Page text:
THE most reliable airports and airlines have been revealed after EasyJet and BA recently cancelled 40,000 flights in total.
Passengers have faced massive delays, cancellations and missing luggage during a turbulent year for the aviation industry.
Much of the chaos is being caused by staff shortages as the travel industry picks up after Covid lockdowns.
And holidaymakers would well be forgiven for fearing the worst when heading abroad, with even more travel problems predicted this summer.
Here's everything you need to know before you jet off.
In terms of airports, travel data companies have reported that Stansted has had the fewest cancellations in June 2022, with Liverpool, Birmingham and Leeds Bradford also performing well.
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Only 0.5 per cent of flights were cancelled within 72 hours of departing at Stansted.
Out of the other popular London airports, Heathrow has done marginally better than Gatwick.
Southampton and London City Airport were the worst performing airports with both having just over 6% of flights cancelled.
And data collected from May 1 to July 4 reveals that the best airlines, with fewest cancellations are Jet2.com and Ryanair, reports Mail Online.
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Jet2 has only had a mere 11 departures cancelled out of a total of 9,299 in that time period — making it a great choice for a summer getaway.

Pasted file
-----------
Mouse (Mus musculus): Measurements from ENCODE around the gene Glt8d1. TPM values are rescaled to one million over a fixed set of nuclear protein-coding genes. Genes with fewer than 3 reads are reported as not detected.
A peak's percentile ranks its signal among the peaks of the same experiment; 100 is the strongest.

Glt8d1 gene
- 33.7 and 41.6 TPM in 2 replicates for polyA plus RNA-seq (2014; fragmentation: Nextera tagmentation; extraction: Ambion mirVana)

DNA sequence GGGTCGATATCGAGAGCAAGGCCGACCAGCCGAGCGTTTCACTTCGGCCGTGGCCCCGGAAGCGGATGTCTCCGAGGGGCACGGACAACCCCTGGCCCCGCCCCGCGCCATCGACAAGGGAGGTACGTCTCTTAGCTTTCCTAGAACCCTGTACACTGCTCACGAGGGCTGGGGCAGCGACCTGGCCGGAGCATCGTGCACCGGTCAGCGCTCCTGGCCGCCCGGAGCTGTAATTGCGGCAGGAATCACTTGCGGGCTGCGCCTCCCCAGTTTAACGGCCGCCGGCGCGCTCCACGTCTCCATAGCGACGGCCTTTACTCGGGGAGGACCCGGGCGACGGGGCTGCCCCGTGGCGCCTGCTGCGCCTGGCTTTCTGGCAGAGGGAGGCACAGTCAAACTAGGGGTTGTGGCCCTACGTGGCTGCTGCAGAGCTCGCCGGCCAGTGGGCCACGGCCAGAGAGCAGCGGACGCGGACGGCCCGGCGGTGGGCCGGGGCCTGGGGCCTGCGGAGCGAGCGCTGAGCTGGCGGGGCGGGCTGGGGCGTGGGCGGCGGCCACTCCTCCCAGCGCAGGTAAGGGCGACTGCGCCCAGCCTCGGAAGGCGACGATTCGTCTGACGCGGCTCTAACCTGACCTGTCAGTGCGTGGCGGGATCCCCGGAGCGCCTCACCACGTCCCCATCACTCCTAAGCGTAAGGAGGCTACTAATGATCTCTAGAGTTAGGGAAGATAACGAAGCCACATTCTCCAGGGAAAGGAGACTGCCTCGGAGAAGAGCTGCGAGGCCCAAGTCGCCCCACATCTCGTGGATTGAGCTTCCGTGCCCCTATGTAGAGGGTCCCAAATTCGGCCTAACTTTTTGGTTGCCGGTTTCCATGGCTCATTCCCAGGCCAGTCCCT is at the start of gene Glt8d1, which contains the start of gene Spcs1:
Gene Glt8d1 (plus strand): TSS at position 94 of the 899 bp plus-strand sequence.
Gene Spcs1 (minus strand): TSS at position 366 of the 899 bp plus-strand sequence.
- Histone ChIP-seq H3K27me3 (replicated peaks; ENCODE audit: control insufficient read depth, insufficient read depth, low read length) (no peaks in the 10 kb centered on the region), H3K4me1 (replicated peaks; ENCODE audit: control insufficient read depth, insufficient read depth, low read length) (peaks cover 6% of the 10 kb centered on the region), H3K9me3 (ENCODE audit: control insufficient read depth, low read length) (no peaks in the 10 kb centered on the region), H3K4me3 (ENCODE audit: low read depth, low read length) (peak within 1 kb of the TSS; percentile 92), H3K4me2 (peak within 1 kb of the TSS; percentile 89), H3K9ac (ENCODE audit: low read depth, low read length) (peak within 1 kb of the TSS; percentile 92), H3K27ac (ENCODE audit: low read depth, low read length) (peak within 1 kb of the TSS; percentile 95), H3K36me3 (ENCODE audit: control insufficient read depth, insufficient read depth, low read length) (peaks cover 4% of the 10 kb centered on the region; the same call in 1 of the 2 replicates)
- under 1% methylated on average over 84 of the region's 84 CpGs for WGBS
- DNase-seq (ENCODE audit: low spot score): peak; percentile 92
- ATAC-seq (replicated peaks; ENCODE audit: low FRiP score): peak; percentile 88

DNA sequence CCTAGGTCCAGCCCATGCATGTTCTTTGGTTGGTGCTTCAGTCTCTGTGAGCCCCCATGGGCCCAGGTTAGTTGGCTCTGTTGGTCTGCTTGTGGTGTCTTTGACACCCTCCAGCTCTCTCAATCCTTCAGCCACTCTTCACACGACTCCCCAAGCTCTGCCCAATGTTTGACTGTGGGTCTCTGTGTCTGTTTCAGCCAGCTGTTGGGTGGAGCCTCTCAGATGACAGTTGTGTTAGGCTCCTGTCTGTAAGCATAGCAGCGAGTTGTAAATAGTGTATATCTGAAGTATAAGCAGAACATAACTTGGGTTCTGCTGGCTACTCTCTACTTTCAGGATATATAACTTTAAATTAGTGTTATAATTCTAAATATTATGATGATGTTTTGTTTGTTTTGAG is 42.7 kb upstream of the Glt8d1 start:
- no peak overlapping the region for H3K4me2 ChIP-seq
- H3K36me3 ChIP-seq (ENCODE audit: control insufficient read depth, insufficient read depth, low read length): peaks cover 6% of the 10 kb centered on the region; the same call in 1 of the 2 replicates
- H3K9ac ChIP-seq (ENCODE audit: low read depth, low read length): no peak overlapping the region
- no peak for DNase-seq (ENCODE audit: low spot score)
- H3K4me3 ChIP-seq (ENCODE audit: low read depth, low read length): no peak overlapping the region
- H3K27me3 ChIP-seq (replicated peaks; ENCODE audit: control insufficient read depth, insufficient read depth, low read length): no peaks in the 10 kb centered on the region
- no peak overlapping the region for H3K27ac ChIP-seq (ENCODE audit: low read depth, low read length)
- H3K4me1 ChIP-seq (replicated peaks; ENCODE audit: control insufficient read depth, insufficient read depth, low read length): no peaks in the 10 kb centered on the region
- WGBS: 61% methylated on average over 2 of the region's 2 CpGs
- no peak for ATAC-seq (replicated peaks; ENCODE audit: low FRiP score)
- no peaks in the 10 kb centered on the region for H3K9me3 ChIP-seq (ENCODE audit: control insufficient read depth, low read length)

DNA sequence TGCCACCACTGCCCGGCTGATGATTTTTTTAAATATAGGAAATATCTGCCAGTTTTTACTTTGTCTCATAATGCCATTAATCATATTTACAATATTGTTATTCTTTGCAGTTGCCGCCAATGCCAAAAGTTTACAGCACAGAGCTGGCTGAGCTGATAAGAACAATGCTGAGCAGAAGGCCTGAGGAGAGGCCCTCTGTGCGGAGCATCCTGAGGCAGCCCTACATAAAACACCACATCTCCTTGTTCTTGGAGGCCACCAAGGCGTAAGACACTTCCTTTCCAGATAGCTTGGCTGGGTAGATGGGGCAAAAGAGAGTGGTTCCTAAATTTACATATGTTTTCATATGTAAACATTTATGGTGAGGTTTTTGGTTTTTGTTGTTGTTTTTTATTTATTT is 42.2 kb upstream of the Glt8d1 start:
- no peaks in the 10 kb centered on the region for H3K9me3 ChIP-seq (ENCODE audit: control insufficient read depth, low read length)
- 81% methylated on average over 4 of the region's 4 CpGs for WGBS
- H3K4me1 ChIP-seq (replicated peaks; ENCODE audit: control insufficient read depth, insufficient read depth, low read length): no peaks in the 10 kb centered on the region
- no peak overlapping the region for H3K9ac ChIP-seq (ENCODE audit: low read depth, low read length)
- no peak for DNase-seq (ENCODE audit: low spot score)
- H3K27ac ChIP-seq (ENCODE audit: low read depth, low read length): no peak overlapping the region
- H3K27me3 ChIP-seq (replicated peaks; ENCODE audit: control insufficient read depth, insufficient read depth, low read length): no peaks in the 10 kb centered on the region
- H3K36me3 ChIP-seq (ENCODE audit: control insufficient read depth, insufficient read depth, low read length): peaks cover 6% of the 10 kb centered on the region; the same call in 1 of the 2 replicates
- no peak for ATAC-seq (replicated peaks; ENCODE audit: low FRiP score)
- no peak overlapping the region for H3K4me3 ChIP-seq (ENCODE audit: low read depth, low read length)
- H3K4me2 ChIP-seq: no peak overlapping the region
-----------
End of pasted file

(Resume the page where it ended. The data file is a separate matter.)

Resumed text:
But other airlines did not fare as well. Between these dates, EasyJet was the worst offender, cancelling a whopping 1,144 flights within 72 hours of departure.
And British Airways scrapped 670 flights, leaving holidaymakers' plans in ruins.
It comes after EasyJet axed around 10,000 flights between July and September, affecting 1.5 million people.
And things will get worse with the airline's cabin crew in Spain due to walkout on two separate dates later this month.
EasyJet spokesman Andy Cockburn said: "Delivering a safe and reliable operation in this challenging operating environment so we can take our customers away on their holidays this summer is easyJet’s highest priority.
"We have taken pre-emptive actions to build further resilience over summer and ensure we deliver for our customers, including some advance cancellations with most customers rebooked on alternative flights, as well as extending our customer service hours and adding more people to our customer service team than ever before to help our customers."
Meanwhile, British Airways have removed nearly 30,000 flights from its April-to-October schedule in response to staffing problems.
13 per cent of flights were cancelled in this time period with as many as 4.5 million passengers affected.
About a million existing bookings on domestic and European routes from London Heathrow, Gatwick and City airports have been cancelled.
A BA spokeswoman said: "We're completely focused on building resilience into our operation to give customers the certainty they deserve.
"New flexibility means that we can further reduce our schedule and consolidate some of our quieter services so that we can protect as many of our holiday flights as possible.
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"While most of our flights are unaffected and the majority of customers will get away as planned, we're doing everything we can to get their travel plans back on track.
"We're in touch to apologise and offer rebooking options for new flights with us or another airline as soon as possible or issue a full refund."
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